Chinese culture irrigates tree of mutual understanding

12:39, November 21, 2010      

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Wearing Cheongsams and holding Chinese traditional folding fans, a group of blond young ladies in up-do hair style were performing Chinese dances with splendid music on the stage.

Rapturous applause from the audience poured over them - the students of Moscow 1948 middle school, famous for its Chinese education.

The school is not the only one that is running Chinese courses. Now more than 40 universities and some 20 middle and primary schools list Chinese as their first foreign language.

The year 2010, "Year of Chinese Language" in Russia has expanded cultural exchanges between China and Russia, leaving both countries' people numerous cherished memories.


Language and cultural exchanges between China and Russia have a long history.

Since the mid 17th century, Russia began to send students to China to learn the Chinese language and culture despite the trudge.

In 1708, the Chinese government opened the first official school offering Russian language courses.

As new China was established 60 years ago, more people from both sides started to learn each others' languages and the courses were more accessible in reach than ever before.

Now 17 Confucius Institutes and three Confucius classrooms opened in Russia from the extreme southeast Far Eastern city of Vladivostok to Kazan along the Volga River, with more than 24,700 Russian student studying Chinese language.

"Among the well-known Chinese foods, I love the red-sauced braised pork most. And I'm pretty sure it is the favorite dish for at least two persons - me and Chairman Mao," a Russian college student said in a contest, drawing laughter and applause.

The contest, known as "Everybody Speaks Chinese," began in August with hundreds of language learners filing audio clips of themselves speaking Chinese via the Internet.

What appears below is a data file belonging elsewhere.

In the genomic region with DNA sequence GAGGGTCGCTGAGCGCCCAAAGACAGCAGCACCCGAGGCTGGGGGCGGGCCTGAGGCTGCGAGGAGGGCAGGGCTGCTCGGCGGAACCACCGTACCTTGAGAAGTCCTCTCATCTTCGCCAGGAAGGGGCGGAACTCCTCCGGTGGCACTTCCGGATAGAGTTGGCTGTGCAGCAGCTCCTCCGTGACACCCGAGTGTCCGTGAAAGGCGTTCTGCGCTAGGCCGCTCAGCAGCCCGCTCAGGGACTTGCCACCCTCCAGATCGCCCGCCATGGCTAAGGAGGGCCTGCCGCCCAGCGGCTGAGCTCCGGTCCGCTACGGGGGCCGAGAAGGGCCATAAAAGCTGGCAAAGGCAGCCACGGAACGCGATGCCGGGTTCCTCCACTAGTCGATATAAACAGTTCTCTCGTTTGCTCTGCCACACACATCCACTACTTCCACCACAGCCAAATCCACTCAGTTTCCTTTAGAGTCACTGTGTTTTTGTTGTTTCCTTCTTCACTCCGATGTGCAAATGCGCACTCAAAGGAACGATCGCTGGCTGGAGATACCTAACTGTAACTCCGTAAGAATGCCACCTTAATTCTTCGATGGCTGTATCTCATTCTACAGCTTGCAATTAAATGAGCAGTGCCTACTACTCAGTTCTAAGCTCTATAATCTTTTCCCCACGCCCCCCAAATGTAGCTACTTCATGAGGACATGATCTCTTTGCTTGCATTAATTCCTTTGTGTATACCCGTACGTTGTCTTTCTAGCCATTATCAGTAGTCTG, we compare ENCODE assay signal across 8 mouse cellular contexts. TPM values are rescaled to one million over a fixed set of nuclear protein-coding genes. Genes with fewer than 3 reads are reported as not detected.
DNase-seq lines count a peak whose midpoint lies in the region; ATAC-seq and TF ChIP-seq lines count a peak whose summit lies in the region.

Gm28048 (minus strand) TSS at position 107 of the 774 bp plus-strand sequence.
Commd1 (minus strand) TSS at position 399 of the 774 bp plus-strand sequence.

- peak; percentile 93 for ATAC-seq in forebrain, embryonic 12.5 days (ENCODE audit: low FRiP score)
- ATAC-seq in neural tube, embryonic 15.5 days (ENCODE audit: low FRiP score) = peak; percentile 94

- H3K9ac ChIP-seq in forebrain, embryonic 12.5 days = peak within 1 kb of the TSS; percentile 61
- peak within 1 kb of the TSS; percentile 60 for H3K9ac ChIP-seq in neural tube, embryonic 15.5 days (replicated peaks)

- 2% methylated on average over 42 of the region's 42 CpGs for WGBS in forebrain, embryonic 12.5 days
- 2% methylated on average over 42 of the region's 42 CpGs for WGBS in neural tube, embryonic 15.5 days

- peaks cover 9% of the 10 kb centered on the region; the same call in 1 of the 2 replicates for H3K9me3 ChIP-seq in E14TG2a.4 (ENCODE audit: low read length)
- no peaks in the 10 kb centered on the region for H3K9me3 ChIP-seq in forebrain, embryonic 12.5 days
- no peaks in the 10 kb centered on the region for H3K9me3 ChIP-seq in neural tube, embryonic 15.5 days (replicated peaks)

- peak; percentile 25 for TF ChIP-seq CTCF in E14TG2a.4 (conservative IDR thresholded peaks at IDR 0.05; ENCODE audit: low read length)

"They all have fallen in love with the Chinese language, and with China," the judges said of the contestants' performances.


As Chinese President Hu Jintao and his Russian counterpart Dmitry Medvedev exchanged New Year greetings and formally launched the "Year of Chinese Language" in Russia on Dec. 31, 2009, the year of 2010 has witnessed various events being held in Russia.

In January, artists from China's Central Conservatory of Music and Russia's Moscow Pyotr Illyich Tchaikovsky Conservatory jointly presented the classic Russian opera Eugene Onegin in Moscow.

In June, a Chinese movie week was unveiled during the 32nd Moscow International Film Festival at the October Cinema. It featured seven Chinese films from the Goddess in the 1930s to the contemporary Painted Skin.

Since June 15, a major Chinese teaching program "Hello China" entered Russia's mainstream broadcasting. It consists of TV series, educational broadcasts and paper materials.

The program, built on 100 words representing the quintessence of traditional Chinese culture, such as China, Beijing Opera, Taiji, kite and panda, was a key event under the framework of Chinese Language Year in Russia.

In September, the original Chinese historical opera Mulan Psalm, based on the well-known Chinese folktale Mulan, was staged in the Kremlin and won acclaim.

In October, a Chinese modern poetry collection of Russian language version debuted in Moscow. It showed 60 poems by 30 Chinese poets from different times over the past century and opened a window for Russians to see the unique charisma of Chinese poetry.

Chinese Ambassador to Russia Li Hui described the close-to-end Chinese Language Year in Russia as a milestone in the history of bilateral cultural cooperation.
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